An exonuclease is an enzyme that catalyse the hydrolysis of single nucleotides from the end of a DNA or RNA chain, by breaking the phosphodiester bonds. The nucleotides are removed one by one. They are used for metabolism and maintaining the genome. Exonucleases can act as proof-readers during DNA polymerisation in DNA replication, to remove unusual DNA structures that arise from problems with DNA replication fork progression, and they can be directly involved in repairing damaged DNA.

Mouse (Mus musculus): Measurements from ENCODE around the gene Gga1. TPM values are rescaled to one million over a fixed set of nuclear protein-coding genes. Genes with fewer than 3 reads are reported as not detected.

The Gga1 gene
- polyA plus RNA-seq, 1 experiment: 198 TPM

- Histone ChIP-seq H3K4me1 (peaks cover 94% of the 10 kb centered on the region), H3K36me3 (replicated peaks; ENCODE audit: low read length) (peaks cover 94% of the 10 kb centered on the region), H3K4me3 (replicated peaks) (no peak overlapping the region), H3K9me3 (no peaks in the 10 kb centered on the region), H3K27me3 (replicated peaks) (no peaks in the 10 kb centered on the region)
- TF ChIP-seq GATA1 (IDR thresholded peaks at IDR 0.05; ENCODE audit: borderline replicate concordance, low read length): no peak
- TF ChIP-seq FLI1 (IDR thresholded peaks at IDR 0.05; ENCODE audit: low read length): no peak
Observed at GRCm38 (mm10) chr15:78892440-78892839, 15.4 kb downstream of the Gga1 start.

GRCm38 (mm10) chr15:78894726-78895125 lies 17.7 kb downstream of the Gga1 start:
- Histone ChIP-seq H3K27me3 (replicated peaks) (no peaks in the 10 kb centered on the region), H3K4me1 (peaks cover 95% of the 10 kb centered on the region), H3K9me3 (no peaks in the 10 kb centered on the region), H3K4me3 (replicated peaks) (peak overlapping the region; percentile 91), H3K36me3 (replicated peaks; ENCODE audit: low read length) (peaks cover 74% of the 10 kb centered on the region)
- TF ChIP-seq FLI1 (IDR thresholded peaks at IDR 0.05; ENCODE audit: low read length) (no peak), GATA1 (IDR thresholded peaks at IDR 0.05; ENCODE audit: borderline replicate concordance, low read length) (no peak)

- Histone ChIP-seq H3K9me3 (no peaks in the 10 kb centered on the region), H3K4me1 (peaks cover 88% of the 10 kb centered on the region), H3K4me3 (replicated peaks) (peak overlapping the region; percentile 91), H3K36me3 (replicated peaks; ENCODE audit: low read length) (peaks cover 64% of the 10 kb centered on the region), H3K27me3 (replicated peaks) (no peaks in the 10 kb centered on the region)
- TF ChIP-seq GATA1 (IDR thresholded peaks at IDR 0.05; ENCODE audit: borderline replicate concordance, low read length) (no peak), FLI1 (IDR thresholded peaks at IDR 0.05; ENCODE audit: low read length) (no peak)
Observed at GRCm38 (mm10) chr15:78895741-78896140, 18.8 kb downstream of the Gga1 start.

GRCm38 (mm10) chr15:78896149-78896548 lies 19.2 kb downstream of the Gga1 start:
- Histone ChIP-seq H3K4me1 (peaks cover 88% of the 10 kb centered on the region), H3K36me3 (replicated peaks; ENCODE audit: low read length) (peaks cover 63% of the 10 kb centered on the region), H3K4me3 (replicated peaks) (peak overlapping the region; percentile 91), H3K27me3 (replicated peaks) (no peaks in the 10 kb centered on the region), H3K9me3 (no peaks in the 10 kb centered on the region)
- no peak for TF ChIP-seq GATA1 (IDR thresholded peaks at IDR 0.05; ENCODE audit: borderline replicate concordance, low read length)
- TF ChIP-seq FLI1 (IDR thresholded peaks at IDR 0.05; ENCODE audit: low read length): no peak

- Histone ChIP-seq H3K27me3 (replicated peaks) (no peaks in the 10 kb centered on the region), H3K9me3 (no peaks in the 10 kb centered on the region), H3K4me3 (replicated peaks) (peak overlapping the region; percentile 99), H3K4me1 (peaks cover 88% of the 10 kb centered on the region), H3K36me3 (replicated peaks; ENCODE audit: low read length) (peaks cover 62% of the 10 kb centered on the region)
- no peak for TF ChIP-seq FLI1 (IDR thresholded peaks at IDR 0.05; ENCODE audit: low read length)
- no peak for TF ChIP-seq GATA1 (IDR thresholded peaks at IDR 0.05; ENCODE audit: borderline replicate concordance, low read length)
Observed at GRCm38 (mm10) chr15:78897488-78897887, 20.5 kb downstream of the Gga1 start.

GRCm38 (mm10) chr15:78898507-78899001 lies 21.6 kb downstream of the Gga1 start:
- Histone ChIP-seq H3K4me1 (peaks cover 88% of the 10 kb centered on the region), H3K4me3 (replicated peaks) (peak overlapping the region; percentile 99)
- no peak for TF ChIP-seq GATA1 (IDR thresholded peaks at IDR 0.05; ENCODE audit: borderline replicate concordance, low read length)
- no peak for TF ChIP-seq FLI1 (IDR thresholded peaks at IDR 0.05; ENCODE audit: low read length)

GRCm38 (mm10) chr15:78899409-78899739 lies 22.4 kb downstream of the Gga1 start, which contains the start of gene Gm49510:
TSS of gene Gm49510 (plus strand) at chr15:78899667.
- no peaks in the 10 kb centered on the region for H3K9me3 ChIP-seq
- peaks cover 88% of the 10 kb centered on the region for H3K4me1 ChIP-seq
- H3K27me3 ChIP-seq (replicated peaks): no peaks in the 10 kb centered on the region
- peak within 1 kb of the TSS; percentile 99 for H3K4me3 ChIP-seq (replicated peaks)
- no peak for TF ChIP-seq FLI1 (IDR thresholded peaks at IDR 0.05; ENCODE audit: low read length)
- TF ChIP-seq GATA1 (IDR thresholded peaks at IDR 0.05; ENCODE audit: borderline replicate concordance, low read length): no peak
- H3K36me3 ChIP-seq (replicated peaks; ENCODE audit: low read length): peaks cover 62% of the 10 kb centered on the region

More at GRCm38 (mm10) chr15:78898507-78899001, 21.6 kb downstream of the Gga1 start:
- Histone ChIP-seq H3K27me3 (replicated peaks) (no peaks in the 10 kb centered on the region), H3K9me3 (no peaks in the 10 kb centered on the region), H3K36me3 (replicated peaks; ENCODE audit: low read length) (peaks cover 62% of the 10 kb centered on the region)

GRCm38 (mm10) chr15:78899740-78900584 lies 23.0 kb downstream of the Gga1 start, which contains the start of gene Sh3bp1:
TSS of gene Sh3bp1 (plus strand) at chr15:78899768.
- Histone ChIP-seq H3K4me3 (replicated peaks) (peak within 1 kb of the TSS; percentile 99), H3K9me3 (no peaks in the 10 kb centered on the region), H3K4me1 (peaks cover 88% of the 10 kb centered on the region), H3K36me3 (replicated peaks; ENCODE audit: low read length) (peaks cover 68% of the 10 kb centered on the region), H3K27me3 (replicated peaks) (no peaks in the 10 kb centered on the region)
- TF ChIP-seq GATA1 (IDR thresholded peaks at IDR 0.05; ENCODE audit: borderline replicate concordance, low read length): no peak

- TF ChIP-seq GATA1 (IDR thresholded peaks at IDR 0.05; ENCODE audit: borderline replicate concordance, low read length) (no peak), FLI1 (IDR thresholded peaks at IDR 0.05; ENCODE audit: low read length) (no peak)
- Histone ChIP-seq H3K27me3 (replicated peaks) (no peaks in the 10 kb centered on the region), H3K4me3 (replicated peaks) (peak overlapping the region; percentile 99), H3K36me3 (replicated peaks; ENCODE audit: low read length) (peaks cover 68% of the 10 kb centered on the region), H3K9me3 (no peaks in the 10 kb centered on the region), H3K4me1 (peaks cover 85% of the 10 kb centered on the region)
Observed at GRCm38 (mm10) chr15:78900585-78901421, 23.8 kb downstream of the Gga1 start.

They are different to endonucleases as the endonucleases hydrolyse phosphodiester bonds at the middle of the DNA chain.
They are useful for RNA degradation and can work in the 5' to 3' or 3' to 5' direction depending on the exonuclease.